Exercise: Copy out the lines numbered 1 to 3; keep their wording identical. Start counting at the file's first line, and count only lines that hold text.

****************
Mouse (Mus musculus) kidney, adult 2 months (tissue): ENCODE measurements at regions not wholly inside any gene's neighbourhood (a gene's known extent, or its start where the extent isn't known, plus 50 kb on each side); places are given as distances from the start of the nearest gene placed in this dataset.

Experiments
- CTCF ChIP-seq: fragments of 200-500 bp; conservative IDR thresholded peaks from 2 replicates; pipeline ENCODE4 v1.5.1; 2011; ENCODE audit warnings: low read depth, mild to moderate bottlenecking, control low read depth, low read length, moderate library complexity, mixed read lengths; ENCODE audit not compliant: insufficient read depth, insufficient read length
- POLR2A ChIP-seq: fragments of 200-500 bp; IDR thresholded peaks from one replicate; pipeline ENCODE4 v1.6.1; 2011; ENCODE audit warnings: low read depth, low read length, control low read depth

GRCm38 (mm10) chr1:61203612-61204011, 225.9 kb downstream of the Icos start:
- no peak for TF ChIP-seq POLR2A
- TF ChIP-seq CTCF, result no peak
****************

Mouse (Mus musculus) kidney, adult 2 months (tissue): ENCODE measurements at regions not wholly inside any gene's neighbourhood (a gene's known extent, or its start where the extent isn't known, plus 50 kb on each side); places are given as distances from the start of the nearest gene placed in this dataset.

Experiments
- CTCF ChIP-seq: fragments of 200-500 bp; conservative IDR thresholded peaks from 2 replicates; pipeline ENCODE4 v1.5.1; 2011; ENCODE audit warnings: low read depth, mild to moderate bottlenecking, control low read depth, low read length, moderate library complexity, mixed read lengths; ENCODE audit not compliant: insufficient read depth, insufficient read length